The Curious Case of CPF Investing

Will your CPF savings fare better sitting in cash balances, or invested in funds?

A holistic view toward wealth management is key to achieving one's financial goal of retirement adequacy. Central Provident Fund (CPF) savings, being a large portion of an individual's total wealth, need to be thoughtfully planned.

Based on statistics from CPF, there are more than 4 million CPF members and approximately 1 in 4 Singaporeans invest their CPF-Ordinary Account savings.

CPF members have S$176 billion in CPF-OA and S$131 billion in CPF-Special Account balances. Based on the latest report from CPF, approximately S$17 billion of CPF-OA savings were invested, working out to be under 10 per cent of total CPF-OA assets.

It would be fair to say that so far, not many Singaporeans have invested a substantial amount of their CPF-OA savings.

On one end, investing CPF savings has gained momentum especially with high single digit investment returns being advertised. On the other hand, CPF provides a 2.5 per cent guaranteed annual return for CPF-OA savings with an extra 1 per cent on the first S$20,000. The key question to be asked is "Will I be better or worse off if I invest my CPF assets in the long run?"

Sarah vs Ryan: Deployment of funds and investment approach

Going by official statistics from the CPF Board, the average amount in CPF-OA is S$42,000. This means that the average investable savings in CPF-OA is about S$22,000. (One needs to have at least S$20,000 in CPF-OA before CPF-OA savings can be invested.)

We study two individuals: Sarah and Ryan, who both have S$20,000 (rounding down S$22,000 to the nearest S$10,000) of investable savings in CPF-OA and S$30,000 in cash. Sarah decides to leave her CPF-OA savings uninvested, while Ryan invests both his CPF-OA savings and cash assets. Sarah and Ryan both acknowledge that they have a long time horizon (at least five to 10 years).

Sarah puts all her cash assets in a 100 per cent equity portfolio, assuming that it tracks the MSCI World Index (global developed market equities), and leaves her CPF-OA savings uninvested. She has built her own 60/40 portfolio, with 60 per cent allocated to equity and 40 per cent in CPF-OA, treating that as bonds.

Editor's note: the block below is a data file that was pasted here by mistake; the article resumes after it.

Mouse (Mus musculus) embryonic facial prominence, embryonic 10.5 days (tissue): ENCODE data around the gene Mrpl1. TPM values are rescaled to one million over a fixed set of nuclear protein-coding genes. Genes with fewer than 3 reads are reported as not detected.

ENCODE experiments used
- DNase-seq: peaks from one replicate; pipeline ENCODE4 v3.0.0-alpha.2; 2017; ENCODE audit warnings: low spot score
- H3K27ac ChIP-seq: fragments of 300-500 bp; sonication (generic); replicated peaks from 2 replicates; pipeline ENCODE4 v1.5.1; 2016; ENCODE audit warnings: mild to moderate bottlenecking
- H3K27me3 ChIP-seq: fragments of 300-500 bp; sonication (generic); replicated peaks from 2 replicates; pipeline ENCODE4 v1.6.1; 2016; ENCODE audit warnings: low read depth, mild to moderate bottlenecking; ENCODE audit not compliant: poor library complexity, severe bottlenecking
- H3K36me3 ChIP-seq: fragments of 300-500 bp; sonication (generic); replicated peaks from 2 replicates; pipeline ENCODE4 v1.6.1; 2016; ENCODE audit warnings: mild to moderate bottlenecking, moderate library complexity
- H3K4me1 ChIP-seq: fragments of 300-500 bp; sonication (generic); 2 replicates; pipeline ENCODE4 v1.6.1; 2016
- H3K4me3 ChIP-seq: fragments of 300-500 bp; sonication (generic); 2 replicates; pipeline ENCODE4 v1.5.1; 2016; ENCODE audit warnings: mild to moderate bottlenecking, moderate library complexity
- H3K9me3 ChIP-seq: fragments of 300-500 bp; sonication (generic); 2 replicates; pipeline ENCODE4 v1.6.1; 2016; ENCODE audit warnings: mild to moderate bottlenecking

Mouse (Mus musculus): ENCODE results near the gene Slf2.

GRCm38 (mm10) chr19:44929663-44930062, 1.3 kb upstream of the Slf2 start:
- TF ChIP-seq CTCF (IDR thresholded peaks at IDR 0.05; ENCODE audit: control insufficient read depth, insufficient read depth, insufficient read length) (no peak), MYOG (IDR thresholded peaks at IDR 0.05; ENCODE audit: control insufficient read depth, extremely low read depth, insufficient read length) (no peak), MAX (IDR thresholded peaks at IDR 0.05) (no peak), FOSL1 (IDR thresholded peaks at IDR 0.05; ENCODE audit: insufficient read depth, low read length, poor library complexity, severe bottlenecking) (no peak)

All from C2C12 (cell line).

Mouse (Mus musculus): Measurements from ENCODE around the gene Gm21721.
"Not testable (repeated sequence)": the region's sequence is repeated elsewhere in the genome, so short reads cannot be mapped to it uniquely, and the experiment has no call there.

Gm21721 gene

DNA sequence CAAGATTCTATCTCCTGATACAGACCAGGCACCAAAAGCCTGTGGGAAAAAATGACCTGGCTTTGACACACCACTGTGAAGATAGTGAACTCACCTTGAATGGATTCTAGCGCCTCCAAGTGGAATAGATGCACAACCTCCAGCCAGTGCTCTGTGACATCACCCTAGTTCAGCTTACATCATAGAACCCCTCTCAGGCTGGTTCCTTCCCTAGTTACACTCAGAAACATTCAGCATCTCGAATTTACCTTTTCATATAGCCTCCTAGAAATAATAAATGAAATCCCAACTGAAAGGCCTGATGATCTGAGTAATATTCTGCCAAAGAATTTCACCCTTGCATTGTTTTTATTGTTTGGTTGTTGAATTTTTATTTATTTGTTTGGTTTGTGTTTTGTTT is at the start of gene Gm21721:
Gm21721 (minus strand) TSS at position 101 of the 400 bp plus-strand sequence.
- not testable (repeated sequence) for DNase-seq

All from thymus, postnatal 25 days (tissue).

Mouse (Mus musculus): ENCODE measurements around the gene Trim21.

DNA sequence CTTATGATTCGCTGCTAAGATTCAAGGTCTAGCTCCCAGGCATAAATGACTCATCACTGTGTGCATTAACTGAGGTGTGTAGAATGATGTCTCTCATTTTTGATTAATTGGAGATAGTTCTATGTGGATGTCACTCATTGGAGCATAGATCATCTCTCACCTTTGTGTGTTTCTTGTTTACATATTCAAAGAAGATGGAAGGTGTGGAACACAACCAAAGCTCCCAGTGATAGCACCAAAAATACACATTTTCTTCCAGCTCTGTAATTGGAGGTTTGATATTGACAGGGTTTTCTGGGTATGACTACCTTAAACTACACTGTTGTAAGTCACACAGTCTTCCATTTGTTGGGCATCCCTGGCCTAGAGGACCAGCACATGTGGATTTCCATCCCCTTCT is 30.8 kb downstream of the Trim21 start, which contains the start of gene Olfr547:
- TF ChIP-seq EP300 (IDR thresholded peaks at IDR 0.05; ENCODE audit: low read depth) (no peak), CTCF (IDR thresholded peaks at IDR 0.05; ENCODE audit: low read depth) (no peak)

Ryan invests S$30,000 in a classic 60/40 portfolio through ETFs (tracking global developed market equities and global investment-grade rated bonds). His S$20,000 in CPF-OA is invested in a 60/40 portfolio consisting of CPF Investment Scheme-eligible funds. Ryan's two 60/40 portfolios will have different historical returns as the underlying funds and exposures differ.

Sarah and Ryan have a 60 per cent equities and 40 per cent fixed income asset mix overall. They seek to minimise costs where possible, and they use ETFs that track global benchmarks for their cash investments.

Ryan and Sarah take a set-and-forget approach. However, this also means that at the end of 2021, Sarah's portfolio has a larger allocation to equities than she started with as equities have gained more from market movements than her CPF-OA savings.

In the end, Sarah's portfolio of equities and uninvested CPF-savings earns a higher annualised rate of return as compared to Ryan's: 7.06 per cent vs 5.59 per cent (from 2017 to July 2022), and 8.61 per cent vs. 6.97 per cent (from 2012 to July 2022). This works out to be S$15,000 more after 10 years. (see table)

CPF as the 'bond' component of your portfolio

Jack Bogle, founder of Vanguard and best known for revolutionising passive investing, is a strong supporter of considering the defined contribution equivalent of CPF in the US, called Social Security benefits, as part of an investor's fixed income weighting in their investment portfolio. Otherwise, one ends up being over-allocated to bonds and under-allocated to equities.

CPF-OA and SA savings and fixed income share some common traits, especially when we zoom into government-guaranteed bonds specifically, like Singapore Government Securities.

As the certainty on the value of CPF savings is higher than invested assets, that certainty carries intrinsic value but also opportunity cost. In the last ten calendar years, there has been a bull run for financial markets, especially for equities. As this bull run has come to an end, the value of certainty has increased.

Given current volatility, investors may grow to appreciate keeping CPF savings as a form of guaranteed return with no volatility. There is merit in having CPF-OA savings work as they are intended, as there are almost no alternatives to 2.5 per cent annual guaranteed returns.

Ultimately, investing comes down to risk and return; and how to maximise returns while keeping within risk capacity limits.

For now, considering the guaranteed return of CPF-OA (like a bond allocation with guaranteed value) as a safety net enables investors to maximise the potential returns of investments made with cash. In today's challenging market environment, the importance of a strong safety net cannot be emphasised more.

The writer is director of investment research at Syfe



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